Java® programming is a computer software language that uses modules and functions to manipulate data. Java® data objects (JDO) is a Java® module that is used to transform data from a database into the Java® software programming language. These data objects are used by developers to change the data that comes from the database. This is a standard method used by Java® programs to access and change data.
Conceptually, Java® data objects are nothing more then data elements from a database. These elements are broken into components that map specific functional types of data. Some examples of data objects include people, addresses, and phone numbers. Each data object has a specific purpose for the application. It is simple method of separating data into individual components.
Java® data objects are widely used by Java® software developers. The JDO module includes a specific application programming interface (API) to manipulate the data from the database. This API enables Java® programmers to access and change data within a program.
There are many tutorials available on the Internet that explain how to use Java® data objects. These tutorials typically include examples and developer forums that provide assistance for programmers. Most developers can learn how to use the JDO in a few days. This is a relatively simple API to learn for an experienced Java® programmer.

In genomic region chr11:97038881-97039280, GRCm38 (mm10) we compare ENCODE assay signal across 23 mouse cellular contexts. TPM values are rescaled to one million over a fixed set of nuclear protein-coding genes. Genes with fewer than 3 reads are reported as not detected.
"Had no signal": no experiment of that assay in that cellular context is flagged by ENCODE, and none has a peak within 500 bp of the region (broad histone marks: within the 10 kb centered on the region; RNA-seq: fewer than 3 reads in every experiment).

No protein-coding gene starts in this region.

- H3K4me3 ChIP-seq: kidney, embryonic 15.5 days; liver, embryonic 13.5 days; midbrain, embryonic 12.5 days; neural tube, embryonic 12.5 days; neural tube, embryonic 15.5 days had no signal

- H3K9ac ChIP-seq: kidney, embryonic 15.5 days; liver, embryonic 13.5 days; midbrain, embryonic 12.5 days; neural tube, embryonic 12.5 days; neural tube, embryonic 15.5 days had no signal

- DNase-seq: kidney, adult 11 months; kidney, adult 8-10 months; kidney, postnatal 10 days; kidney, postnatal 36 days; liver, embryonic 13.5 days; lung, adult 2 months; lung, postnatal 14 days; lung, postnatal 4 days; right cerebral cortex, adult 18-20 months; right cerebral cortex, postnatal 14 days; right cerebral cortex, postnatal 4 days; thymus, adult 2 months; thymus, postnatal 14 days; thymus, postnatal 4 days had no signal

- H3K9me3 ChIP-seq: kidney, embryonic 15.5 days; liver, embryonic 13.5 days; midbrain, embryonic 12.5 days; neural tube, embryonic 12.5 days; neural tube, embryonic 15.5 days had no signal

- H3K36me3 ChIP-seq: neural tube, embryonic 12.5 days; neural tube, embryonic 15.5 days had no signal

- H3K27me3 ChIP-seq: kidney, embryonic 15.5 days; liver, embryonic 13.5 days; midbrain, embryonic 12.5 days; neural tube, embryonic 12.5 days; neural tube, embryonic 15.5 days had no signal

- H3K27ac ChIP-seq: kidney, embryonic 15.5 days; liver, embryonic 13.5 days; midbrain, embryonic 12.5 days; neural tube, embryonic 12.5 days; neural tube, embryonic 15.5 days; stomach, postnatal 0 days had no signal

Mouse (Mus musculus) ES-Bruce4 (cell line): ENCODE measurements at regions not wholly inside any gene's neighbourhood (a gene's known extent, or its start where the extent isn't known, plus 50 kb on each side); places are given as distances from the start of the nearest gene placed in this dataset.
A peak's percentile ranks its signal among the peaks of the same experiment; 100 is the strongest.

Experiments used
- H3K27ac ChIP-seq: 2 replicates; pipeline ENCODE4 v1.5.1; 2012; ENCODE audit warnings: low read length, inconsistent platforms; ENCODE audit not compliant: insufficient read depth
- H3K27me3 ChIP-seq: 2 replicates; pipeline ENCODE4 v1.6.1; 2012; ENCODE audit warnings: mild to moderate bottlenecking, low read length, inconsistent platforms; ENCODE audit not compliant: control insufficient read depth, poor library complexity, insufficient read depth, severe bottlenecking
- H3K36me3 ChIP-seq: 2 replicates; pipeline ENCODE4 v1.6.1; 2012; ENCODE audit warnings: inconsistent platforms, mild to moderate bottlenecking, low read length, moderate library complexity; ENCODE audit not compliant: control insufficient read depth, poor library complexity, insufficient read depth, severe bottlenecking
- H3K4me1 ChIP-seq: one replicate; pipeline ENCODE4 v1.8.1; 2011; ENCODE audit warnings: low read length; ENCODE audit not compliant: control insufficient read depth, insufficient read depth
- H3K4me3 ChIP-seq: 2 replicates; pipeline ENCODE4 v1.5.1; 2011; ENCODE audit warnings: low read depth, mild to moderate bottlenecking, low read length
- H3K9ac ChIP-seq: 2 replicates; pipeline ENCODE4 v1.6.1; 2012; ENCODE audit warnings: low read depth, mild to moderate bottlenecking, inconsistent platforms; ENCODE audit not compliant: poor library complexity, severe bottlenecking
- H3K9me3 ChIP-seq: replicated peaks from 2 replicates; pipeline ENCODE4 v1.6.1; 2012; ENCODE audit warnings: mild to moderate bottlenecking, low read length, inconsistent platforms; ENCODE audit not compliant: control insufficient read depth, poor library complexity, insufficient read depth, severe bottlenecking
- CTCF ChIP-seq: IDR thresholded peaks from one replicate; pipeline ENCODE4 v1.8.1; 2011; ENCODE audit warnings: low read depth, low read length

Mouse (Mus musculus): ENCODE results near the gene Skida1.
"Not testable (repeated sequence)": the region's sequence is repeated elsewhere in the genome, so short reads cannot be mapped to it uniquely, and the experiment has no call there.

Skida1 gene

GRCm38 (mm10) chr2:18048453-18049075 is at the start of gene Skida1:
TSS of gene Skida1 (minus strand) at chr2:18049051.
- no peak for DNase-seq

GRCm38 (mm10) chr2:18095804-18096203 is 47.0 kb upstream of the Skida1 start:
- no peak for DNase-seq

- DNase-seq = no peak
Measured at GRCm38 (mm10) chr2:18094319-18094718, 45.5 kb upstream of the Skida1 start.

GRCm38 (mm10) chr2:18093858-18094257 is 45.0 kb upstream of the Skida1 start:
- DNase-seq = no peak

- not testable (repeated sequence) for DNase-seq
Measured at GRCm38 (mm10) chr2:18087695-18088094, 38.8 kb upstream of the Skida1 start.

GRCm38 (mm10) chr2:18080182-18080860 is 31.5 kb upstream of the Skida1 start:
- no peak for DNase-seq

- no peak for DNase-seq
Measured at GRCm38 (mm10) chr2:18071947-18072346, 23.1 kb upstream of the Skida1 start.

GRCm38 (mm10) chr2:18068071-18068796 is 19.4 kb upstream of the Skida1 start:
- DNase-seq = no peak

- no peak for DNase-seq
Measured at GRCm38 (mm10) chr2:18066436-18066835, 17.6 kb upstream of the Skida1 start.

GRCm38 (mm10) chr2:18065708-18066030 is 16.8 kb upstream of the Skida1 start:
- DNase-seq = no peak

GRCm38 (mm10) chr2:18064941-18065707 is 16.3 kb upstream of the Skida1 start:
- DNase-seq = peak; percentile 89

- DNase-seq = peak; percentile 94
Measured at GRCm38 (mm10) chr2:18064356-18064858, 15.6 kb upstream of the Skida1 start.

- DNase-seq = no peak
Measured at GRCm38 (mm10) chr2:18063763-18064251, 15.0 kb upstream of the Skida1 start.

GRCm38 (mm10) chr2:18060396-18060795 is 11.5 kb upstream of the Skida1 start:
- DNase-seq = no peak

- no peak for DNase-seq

The architecture approach used by Java® data objects is known as object-relational mapping. This is a computer programming method of mapping data into objects. Each object has control over the data contained within the object. It also has relationships to other objects based on predefined rules.
There are several alternatives to Java® data objects. These include complex enterprise Java® beans (EJB) and simple Java® database connectivity (JDBC) techniques. These technologies can be used instead of Java® data objects and each comes with its owns pros and cons. One of the benefits to Java® data objects is that it provides a standard API for querying multiple types of databases, which never changes regardless of the database used.
One of the issues with JDO is its inability to handle complex functions and database updates. The JDO module supports standard access methods, but complex joins and distributed updates become problematic. If a software program requires complex manipulation of data, the JDO module may not be a suitable option.